In June 2017, Colette Hayes, Reference and Instruction Librarian at the Gleeson Library participated in the Digital Humanities Summer Institute (DHSI) at the University of Victoria, Victoria, British Columbia.
Of the many courses on offer, Colette decided to take one on digital humanities and pedagogy, and another on models for digital humanities at four-year liberal arts colleges. They were week-long, hands-on, intensive courses taught by digital humanities practitioners. She spent time outside those courses attending pre-institute workshops, daily colloquiums, lunchtime un-conference sessions and extra curricular activities at the University of Victoria.
How does this impact her work at USF? Colette shares one of her plans of action and the way it facilitated team work with librarians from other institutions: “One project that I proposed as a part of one of the intensives I took at DHSI was a digital exhibit about the history of student social justice activism at USF, using the newly digitized copies of the Foghorn in Gleeson Library’s digital collections. After I presented this proposal to my cohort, a classmate approached me to share a similar project that a student was working on as part of a digital humanities summer fellowship for undergraduates run by his university’s library.”
Examining the main takeaway of attending the institute, Colette notes, “… DHSI emphasized, for me, the collaborative nature of digital humanities (many dh projects are interdisciplinary and involve libraries and IT departments), as well as the opportunities certain digital humanities projects offer for student research and public scholarship.”
An example of one of the digital humanities projects featured is The Suffrage Postcard Project. According to Colette, it is significant because “undergraduate and graduate students and their professor, Dr. Kristin Allukian used a platform called Omeka to create a searchable, tagged digital collection or database of suffrage postcards, and are using this database alongside historical research to analyze and ask questions about these artifacts.”
Justine Withers, Gleeson Library Electronic and Continuing Resources Catalog Librarian, attended the 4th African Library Summit and 2nd AfLIA Conference. It was held in Yaounde, Cameroon, May 16th-19th, 2017.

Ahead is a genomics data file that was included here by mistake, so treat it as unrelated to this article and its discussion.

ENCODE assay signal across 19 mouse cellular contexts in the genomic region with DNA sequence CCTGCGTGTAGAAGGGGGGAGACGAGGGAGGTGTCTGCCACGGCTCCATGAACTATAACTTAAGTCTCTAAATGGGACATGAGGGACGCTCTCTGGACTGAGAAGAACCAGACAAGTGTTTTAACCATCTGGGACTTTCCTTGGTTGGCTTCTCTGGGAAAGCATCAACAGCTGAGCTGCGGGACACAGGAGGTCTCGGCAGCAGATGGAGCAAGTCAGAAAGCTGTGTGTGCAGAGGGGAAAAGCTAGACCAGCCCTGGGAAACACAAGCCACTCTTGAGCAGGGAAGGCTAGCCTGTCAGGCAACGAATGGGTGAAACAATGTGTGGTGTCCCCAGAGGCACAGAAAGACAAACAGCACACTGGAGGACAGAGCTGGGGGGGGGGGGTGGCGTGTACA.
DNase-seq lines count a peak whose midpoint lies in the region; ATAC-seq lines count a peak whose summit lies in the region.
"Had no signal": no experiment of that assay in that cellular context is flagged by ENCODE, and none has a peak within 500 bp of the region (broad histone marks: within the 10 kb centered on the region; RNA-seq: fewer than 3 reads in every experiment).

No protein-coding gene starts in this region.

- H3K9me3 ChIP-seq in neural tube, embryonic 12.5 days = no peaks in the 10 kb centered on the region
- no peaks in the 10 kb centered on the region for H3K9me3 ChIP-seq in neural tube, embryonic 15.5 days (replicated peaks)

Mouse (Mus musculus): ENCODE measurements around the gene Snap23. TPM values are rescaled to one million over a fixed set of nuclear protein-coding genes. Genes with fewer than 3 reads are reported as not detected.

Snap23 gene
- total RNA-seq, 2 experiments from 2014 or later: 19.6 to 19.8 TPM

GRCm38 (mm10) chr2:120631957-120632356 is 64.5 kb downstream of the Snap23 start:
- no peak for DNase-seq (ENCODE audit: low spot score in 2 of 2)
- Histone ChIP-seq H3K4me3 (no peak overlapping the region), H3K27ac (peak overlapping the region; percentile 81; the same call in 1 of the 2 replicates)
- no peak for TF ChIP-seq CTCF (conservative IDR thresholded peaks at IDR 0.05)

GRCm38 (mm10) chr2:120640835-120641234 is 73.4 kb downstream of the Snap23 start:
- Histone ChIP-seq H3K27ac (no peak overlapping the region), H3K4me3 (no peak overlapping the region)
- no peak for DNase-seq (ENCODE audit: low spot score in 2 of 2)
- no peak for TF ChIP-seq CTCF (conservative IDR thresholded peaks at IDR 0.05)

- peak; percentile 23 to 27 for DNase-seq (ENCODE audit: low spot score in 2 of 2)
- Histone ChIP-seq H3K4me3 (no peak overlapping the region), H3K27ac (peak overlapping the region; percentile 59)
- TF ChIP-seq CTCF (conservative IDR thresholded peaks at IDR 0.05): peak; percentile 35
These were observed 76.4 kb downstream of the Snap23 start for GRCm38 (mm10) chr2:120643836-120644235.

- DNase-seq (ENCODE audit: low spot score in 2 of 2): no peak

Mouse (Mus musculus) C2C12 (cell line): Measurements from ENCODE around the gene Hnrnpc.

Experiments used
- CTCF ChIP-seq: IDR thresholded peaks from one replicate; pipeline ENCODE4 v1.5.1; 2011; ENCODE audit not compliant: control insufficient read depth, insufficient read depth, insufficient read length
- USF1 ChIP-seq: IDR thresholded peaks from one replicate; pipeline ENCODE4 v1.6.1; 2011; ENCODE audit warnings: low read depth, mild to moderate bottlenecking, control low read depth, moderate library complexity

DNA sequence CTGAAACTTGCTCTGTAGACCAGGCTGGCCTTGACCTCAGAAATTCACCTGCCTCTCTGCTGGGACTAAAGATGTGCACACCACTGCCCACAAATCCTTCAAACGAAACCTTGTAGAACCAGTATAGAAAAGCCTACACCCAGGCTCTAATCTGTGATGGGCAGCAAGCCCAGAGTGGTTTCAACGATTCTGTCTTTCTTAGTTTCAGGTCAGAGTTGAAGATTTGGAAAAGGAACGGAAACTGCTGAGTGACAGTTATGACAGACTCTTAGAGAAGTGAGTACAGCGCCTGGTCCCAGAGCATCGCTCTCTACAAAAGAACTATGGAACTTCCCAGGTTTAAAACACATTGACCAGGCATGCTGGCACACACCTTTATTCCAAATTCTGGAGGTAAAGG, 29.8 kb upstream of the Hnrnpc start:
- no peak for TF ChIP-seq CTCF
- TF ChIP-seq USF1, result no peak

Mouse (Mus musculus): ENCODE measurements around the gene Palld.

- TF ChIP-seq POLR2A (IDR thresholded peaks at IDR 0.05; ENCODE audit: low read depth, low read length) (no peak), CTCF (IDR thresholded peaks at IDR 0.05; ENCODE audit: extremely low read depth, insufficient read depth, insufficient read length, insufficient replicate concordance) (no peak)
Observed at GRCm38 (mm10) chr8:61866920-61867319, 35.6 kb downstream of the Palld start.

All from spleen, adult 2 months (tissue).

AfLIA stands for African Library and Information Associations and Institutions. From the website: AfLIA is an independent international not-for-profit organization which pursues the interests of library and information associations, library and information services, librarians and information workers and the communities they serve in Africa. More details here.
The theme of this year’s conference was, “Libraries in the Development Agenda: Repositioning African Libraries to deliver on the Future We Want.”
According to Justine, “Much of the discussion revolved around the inseparable relationship between access to information and meeting the goals set forth in the United Nations 2030 Agenda for Sustainable Development. I attended the conference in order to learn how I could assist some local libraries in Cameroon and how they handle the technical challenges of electronic resources. I learned the importance of meeting users where they are — including the technology they have access to and actual geographic location — and supporting local resources as much as possible. I will be thinking about how our own researchers access the library catalog as I make our resources visible.”
If you’d like more information about the conference, the program is downloadable in .pdf format here.
David Ferguson, Acquisitions Coordinator, Gleeson Library, att
ended the NASIG (North American Serials Interest Group) Annual Conference in 2016. A particularly interesting and alarming session he attended was, “We went mobile! (or did we?): reviewing and promoting third-party device-neutral library resources.”
The University of San Diego librarians discovered they were unaware how many students used mobile devices to access e-journals via the library website. They also realized they did not know how many successful versus unsuccessful attempts are made, if some providers are better than others, and the fact that vendors offer apps for either iPad or iPhone but often not both.
After a thorough study, they established a workflow when promoting mobile access and implemented a “training the trainers” (especially public service staff) to help address any questions or problems encountered. Check out the results of the study in their published article: http://www.tandfonline.com/doi/full/10.1080/0361526X.2017.1297594